When Dr. Wadea Tarhuni, the president and CEO of Windsor Cardiac Centre, was recently working with a patient dealing with heart health problems at his clinic, he sent him home with what looked like a handheld videogame system.
While the HandiECG might look similar to a Nintendo DS, it’s not meant to pass the time by playing Mario Kart. Rather, it’s intended for patients to administer their own electro cardiogram readings. Instead of gripping joy sticks, patients put their thumbs on two stainless steel sensors designed to measure their pulse. It’s a method that Tarhuni describes as accurate.
“The idea is to have scanning and ECG at the time of symptoms,” he says. “The patient can have this device and it costs much, much less” than a Holter monitor.
When even more accuracy is desired, two leads can be attached to the device and stuck to the patient’s wrists to take a pulse.
Holter monitor tests are the method currently used to assess cardiac health in patients. Worn by the patient for about two weeks around their neck, with several leads attached with medical tape to their torso, the tests cost about $150 a pop. Though the HandiECG is still in prototype phase and Tarhuni wouldn’t peg it to a dollar amount, he says it will be much less expensive to use than a Holter monitor. Tarhuni and the Windsor Cardiac Centre are also the creators of Cardiophone, a device worn by a patient that connects to a cellular network and sends back data in realtime.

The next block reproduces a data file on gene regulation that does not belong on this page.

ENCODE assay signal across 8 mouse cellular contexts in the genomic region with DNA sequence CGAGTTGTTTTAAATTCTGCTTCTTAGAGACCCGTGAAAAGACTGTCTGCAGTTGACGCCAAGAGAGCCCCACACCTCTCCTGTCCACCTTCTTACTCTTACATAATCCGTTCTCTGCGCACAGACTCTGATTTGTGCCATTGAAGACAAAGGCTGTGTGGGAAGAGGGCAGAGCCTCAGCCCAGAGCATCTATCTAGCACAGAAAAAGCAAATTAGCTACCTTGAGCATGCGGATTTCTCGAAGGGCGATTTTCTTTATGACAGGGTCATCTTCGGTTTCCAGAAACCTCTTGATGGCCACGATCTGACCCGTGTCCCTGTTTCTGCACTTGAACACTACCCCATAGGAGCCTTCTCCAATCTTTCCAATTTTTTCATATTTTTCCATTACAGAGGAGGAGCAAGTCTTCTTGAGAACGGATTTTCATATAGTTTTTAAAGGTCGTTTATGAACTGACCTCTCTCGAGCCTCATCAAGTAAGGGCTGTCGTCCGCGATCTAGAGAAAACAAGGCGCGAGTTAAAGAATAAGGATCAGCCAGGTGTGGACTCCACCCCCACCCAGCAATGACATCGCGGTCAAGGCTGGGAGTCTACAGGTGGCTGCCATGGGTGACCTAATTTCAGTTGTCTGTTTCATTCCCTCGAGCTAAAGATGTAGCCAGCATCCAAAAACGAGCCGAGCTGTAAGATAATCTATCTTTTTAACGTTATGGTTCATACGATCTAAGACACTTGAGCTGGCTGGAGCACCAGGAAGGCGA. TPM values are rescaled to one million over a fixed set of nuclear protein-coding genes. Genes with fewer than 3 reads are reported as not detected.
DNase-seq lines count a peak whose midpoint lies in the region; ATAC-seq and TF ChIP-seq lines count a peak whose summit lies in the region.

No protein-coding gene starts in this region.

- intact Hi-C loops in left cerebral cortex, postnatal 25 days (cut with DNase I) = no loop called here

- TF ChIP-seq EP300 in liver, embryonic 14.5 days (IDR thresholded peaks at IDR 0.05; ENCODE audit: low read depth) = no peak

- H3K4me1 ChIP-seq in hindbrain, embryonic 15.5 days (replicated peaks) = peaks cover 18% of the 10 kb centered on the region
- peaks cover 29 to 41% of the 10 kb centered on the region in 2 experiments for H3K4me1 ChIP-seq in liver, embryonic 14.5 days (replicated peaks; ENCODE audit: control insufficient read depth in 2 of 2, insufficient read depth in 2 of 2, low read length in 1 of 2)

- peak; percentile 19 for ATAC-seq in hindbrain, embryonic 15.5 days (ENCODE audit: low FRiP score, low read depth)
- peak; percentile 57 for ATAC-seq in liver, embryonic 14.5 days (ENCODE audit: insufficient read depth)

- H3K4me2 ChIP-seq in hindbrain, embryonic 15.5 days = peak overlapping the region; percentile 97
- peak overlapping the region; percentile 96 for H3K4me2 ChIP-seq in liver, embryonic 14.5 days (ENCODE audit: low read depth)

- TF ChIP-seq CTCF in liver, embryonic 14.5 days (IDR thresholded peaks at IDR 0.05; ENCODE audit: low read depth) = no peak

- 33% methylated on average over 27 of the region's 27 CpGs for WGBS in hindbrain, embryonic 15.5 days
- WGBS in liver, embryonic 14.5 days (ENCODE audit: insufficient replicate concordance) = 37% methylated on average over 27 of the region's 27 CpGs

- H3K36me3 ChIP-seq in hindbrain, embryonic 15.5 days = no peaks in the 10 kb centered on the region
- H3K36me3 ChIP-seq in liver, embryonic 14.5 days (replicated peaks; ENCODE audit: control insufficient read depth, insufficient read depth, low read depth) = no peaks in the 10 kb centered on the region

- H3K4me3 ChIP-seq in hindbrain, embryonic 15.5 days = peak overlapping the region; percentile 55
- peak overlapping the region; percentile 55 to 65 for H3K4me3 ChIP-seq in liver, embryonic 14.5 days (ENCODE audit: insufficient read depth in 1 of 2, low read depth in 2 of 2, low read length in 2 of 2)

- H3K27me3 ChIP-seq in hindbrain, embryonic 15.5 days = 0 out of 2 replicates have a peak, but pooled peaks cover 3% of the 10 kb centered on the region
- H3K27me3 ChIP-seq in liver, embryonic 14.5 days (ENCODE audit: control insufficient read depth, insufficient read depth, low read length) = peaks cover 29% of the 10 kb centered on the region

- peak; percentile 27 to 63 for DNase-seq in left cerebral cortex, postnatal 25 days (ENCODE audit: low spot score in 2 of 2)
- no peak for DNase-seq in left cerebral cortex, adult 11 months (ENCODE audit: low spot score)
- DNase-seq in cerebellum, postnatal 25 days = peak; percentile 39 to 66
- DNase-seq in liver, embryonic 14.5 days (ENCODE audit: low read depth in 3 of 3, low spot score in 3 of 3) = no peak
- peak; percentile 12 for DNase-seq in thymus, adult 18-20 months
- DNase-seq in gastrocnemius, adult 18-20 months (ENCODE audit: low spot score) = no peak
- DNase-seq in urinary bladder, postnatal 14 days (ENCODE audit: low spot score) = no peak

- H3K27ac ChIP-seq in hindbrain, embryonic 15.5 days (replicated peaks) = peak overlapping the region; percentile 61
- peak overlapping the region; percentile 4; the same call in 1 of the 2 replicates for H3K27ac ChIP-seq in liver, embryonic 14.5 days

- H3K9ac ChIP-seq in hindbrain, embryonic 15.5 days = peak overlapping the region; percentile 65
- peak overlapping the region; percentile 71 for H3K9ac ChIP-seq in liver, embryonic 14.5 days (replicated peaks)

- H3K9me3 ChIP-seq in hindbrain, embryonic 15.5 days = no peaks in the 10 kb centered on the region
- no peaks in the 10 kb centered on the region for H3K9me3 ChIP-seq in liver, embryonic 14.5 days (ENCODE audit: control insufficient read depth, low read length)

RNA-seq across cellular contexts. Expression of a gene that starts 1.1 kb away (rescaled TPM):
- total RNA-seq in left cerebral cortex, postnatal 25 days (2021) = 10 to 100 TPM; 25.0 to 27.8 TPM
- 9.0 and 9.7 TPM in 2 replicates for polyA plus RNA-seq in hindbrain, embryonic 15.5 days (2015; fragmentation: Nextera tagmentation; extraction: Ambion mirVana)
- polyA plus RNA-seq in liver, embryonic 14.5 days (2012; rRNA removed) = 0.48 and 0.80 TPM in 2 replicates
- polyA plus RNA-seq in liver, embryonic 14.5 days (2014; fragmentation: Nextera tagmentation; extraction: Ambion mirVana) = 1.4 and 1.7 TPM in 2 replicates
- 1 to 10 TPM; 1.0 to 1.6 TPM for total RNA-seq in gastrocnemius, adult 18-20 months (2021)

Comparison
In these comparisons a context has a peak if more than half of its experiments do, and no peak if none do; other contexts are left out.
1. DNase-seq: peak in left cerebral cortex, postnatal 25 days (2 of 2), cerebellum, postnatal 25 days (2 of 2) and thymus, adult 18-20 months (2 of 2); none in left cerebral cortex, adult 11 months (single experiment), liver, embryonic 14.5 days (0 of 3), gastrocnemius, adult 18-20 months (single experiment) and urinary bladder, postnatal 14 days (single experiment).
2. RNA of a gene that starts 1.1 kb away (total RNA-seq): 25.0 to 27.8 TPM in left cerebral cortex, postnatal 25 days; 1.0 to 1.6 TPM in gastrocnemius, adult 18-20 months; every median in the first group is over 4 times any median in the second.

The device has cleared some regulatory hurdles at Health Canada and the U.S. Food and Drug Administration so that it can be used at the discretion of physicians working with patients that need cardiac monitoring. But Tarhuni has hopes the device could one day be sold directly to consumers on retail store shelves.
“Eventually the consumer can have it, it’s very simple to use,” he says. But “to give it to consumers you have to go through the regulations.”
Health Canada has a stipulation that consumers shouldn’t be able to see their own ECG scans, for example. So Tarhuni has designed a mode on the HandiECG that will not display the graph, but only confirm the information is being accurately recorded and display heart beats per minute.
Another challenge is the data is only useful if deciphered by a cardiologist. Even general practitioners evaluating the output from the device would have to send their data back to Windsor, where the Cardiac Centre would examine it for any abnormalities.
While Tarhuni bills the HandiECG as the easiest way to monitor heart problems, he also thinks it can be improved. A second-generation device with a colour monitor and touch screen is in the works, Tarhuni says. It will have a harder more durable case and Bluetooth connectivity so you won’t need a USB cable to transfer data from it.
“Like an iPhone, but smaller and much nicer,” he says.
And in this case, it only runs one mission critical app – giving metrics on your heart’s performance.